By noon my fish count rested on seven, and these fish were small and hard to come by. The morning fishing experience was a huge deviation from two earlier days on South Boulder Creek, when green drakes enticed a trout to eat on nearly every cast. Between 12:15PM and 2:00PM I benefitted from my layer rearrangement, and I was at my peak level of comfort for the day, although I was not basking in a glow of satisfying warmth. What I really needed was more fly fishing action to divert my attention away from my body temperature.
I was dissatisfied with the dry/dropper results, so I decided to revert to a dry fly approach. Could the South Boulder Creek trout still respond to green drakes? The weather remained quite summerlike up until Wednesday, so it was worth a shot. I knotted a parachute green drake to my line, and it mostly provoked refusals, although I did net a pair of very aggressive feeders with long memories. I liked the visibility of the green drake, so I left it on my line and added a size 16 gray caddis on a one foot dropper. These two flies allowed the fish count to mushroom to double digits, but I was not convinced that I was optimizing my time on the usually productive creek.
I concluded that I could generate refusals just as easily with the more buoyant peacock hippie stomper, so I swapped out the parachute green drake, and as I was performing this transition, I noted a small stonefly and a couple small pale morning duns. A few random rises appeared, and I interpreted these as a sign to tie on a PMD comparadun. I replaced the caddis with a size 18 light gray comparadun, and my fortunes suddenly looked promising. For the remainder of my time on the water I probed slower moving pockets, riffles and slicks; and the comparadun became a favorite target of the stream residents, although the stomper nailed its share of takers particularly along faster seams, where the trout had less time to inspect my offering. At some point the comparadun wing became a sparse wisp of deer hair, so I replaced it with a size 16 gray comparadun with a full fan-shaped wing, and this fly maintained the elevated catch rate, although probably a bit slower than the smaller mayfly imitation. Toward the very end of my time on the creek I replaced the comparadun with a classic size 16 Adams, and that fly also accounted for four trout.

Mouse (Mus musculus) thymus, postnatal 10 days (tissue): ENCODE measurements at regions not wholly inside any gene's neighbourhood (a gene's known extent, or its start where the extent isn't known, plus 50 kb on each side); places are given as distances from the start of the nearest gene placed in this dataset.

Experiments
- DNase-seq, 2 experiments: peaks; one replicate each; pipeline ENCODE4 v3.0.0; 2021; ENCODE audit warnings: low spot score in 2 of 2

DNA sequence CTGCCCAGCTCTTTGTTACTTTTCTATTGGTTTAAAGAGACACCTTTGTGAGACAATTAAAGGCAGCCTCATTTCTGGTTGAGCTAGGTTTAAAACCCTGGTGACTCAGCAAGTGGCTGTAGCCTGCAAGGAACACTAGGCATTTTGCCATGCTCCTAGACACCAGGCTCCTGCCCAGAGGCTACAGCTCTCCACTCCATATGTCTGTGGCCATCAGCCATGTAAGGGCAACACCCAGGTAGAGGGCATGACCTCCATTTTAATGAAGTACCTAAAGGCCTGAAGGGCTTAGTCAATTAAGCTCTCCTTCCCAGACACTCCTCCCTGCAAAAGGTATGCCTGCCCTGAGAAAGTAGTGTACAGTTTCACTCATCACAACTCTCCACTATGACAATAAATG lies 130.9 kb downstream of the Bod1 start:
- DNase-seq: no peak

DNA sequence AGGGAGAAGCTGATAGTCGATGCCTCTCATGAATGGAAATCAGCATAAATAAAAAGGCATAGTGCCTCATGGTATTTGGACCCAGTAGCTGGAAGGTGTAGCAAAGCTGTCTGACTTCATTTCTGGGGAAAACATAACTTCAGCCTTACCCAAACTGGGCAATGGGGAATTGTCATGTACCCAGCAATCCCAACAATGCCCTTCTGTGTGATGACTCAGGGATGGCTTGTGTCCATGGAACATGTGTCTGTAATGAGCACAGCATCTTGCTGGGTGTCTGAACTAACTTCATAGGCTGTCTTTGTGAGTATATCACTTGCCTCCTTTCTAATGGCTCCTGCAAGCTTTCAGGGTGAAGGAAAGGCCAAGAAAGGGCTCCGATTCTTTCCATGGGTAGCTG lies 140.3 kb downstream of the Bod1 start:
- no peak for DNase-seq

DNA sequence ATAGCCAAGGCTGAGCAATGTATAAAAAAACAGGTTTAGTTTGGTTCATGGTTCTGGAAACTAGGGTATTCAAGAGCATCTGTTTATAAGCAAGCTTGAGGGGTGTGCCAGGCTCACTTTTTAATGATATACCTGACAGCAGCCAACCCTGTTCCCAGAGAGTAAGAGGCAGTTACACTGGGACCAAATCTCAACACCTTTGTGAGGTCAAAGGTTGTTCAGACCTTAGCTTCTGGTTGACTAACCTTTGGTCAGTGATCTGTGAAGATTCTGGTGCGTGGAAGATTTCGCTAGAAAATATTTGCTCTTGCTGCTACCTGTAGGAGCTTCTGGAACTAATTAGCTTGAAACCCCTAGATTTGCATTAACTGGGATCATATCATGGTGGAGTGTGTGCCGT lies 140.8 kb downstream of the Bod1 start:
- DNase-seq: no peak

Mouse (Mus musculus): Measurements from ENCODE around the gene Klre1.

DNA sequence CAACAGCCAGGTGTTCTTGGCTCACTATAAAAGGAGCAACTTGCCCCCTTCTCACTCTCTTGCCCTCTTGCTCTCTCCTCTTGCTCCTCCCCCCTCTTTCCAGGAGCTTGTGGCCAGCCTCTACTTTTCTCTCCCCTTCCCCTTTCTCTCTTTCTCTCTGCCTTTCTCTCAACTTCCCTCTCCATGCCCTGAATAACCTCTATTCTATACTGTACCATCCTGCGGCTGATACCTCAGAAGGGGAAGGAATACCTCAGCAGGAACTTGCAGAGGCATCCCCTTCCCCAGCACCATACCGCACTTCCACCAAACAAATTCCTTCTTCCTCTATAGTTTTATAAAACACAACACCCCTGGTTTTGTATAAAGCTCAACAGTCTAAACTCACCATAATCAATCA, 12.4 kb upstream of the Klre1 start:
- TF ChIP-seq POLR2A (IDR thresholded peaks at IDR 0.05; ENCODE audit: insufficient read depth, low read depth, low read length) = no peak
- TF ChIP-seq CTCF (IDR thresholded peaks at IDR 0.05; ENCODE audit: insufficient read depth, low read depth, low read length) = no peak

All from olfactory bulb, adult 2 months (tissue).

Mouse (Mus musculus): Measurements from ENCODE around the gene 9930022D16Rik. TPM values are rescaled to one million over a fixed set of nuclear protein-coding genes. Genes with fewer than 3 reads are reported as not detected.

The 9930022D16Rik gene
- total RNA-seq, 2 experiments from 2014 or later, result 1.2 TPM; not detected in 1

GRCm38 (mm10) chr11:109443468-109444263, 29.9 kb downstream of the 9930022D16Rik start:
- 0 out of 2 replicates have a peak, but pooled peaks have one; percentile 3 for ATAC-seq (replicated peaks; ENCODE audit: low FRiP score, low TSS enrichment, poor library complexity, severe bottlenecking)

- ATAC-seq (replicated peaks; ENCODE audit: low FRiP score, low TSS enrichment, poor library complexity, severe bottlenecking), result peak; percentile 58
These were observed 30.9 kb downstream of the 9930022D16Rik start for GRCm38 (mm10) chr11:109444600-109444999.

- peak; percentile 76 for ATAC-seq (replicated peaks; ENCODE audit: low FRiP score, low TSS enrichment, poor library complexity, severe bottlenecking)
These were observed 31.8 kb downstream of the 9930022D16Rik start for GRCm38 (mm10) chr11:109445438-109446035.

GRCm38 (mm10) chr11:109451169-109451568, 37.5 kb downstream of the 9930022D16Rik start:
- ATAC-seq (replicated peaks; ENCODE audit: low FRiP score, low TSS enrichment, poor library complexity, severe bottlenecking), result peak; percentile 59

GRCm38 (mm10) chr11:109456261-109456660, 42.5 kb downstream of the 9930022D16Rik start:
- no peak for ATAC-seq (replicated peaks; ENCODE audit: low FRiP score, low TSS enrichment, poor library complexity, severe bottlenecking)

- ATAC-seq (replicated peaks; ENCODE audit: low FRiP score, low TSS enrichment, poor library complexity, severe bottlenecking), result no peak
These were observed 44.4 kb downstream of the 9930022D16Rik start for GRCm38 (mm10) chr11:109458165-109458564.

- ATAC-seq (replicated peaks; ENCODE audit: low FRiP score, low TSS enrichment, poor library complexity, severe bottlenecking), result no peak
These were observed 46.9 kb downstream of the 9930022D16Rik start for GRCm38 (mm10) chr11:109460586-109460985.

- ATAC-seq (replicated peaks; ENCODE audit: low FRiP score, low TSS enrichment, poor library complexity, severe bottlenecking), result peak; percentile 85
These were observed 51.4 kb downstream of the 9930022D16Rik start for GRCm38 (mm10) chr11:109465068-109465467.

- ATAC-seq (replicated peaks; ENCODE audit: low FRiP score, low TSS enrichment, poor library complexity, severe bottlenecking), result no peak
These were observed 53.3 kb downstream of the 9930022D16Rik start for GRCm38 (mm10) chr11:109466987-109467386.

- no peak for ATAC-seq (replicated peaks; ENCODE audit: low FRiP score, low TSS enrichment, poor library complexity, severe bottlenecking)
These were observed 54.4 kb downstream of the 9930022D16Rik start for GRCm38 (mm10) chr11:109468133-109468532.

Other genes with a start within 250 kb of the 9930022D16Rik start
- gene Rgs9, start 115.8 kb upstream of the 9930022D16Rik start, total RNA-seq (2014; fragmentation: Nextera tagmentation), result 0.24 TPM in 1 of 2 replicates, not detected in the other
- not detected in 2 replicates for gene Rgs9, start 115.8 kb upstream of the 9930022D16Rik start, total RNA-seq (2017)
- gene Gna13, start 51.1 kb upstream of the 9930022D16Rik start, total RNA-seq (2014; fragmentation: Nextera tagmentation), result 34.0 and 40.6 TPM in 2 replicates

The fish count moved steadily to twenty-eight, and as this hot action transpired, a light rain began to descend, and the temperature slid downward. I used these factors as an excuse to exit, and I hiked back to the parking lot. Jane and I had a dinner commitment at 6:30PM in south Denver, so that obligation also played into my decision to quit a bit earlier than usual. On my return hike I paused at a spectacular pool, and as I gazed across the deep, smooth water, I noticed that it was boiling with rises. I estimate that at least fifty fish were in a feeding frenzy. I lobbed ten casts with my hippie stomper and Adams, but they were totally ignored by the ravenous feeders. Clearly they were locked into something very small. I did not have time to experiment with fly changes, but I was very curious regarding the source of the surface eating feast, so I stretched my quick seine mesh over the mouth of my net and seined the water for a minute or two. I was not surprised to find a size 20 blue winged olive with perky upright wings, and this explained the scene in front of me. I filed this for future reference and hiked back to the car.
Twenty-eight trout in 4.5 hours of fly fishing was appreciated by this avid angler. The size of the fish was average for the South Boulder Creek tailwater, and once I locked in on the comparadun, the catch rate was more than satisfactory. The two hour window, when I caught the most fish, coincided with an increase in insect activity, so perhaps my fly choices were not as important as the time of the day. Nevertheless, I was pleased to post a solid day after green drake season, and I look forward to more trips to South Boulder Creek before the season winds down.
Fish Landed: 28